If one of us is having a frustration fit, the other can calmly guide the irritated back down to earth and express heartfelt commiseration over the unjust situation that set off the outburst.

If we synchronize our fits, no sane person is left to ground us because we’re both twirling off into the toxic ether and gaining speed. With no one left to drive the bus, we are both hell-bent on ditching it into a fiery ball of destruction. If our “that’s it” moments are reached simultaneously, we just may turn on each other. That is just not good.

You see, Gruff and I are both mud fighters. We are creative combatants and aim to annihilate. If I’m pissed at you I’m not only going after you, I want to destroy your entire genealogy. I don’t box, I fight. There are no rules and there’s no referee I recognize. In arguments, my goal is to scorch the earth. Once again, Gruff and I are extremely compatible. He fights dirty, too.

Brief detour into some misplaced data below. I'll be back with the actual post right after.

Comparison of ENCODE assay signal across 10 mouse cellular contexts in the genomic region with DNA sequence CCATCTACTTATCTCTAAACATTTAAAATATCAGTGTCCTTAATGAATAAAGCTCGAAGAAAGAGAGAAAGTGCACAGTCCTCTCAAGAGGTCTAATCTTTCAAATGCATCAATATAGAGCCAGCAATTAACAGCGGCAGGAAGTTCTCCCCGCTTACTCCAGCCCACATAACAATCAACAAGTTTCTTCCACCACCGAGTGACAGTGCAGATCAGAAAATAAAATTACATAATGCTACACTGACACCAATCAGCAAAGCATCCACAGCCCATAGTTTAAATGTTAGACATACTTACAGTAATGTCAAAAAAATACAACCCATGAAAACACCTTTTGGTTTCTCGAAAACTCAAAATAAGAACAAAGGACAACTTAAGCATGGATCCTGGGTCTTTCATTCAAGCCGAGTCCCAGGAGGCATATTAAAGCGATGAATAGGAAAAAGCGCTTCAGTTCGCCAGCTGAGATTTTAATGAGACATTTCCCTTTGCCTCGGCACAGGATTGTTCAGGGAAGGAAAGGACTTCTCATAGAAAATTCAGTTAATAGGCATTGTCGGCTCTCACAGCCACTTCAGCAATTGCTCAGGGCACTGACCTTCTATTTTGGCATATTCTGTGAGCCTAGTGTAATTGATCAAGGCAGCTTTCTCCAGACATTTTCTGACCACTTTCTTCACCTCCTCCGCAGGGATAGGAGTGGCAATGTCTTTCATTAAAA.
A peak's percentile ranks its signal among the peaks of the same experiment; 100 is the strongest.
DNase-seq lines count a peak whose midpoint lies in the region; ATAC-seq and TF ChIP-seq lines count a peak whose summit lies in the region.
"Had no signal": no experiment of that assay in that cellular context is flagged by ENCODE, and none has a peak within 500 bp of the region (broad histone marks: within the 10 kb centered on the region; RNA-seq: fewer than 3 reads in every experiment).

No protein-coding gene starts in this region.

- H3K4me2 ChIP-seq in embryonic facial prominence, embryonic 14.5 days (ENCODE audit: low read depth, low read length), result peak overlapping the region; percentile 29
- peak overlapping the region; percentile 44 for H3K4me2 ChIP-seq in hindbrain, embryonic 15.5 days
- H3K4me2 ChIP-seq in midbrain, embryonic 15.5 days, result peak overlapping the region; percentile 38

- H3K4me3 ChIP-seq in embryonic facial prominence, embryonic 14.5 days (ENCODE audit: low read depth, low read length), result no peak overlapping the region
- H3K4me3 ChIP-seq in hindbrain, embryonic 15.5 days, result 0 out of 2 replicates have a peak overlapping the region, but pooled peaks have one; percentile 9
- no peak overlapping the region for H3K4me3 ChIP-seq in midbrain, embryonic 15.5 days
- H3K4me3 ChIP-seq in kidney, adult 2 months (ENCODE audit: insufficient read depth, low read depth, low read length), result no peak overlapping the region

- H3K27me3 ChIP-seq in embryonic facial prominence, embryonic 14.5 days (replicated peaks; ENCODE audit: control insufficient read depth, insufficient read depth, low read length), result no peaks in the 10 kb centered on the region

Out of love for each other, and possibly a teensy bit of fear, we have devised a system if we find ourselves locking horns in a fight to the death. We have a codeword. If one of us thinks that we are about to hurl some poison arrow that will hurt the other irreparably, or if one of us has just been wounded to the core, we stop and yell our codeword instead. Watermelon.

Once the watermelon card has been played, we can not speak of our disagreement or the event that triggered it for at least three hours. Three hours is an eternity and that’s the whole point. It is physically impossible to stay white hot angry during a waiting period of three full hours.

Sometimes I have been so blind with fury that I have set the stove timer for three hours, fully intent on whipping into Gruff as soon as it went off. Inevitably, when the buzzer rings I don’t have it in me to argue anymore and we both end up apologizing for any pain we may have inflicted. We lick each other’s wounds and speak of love instead.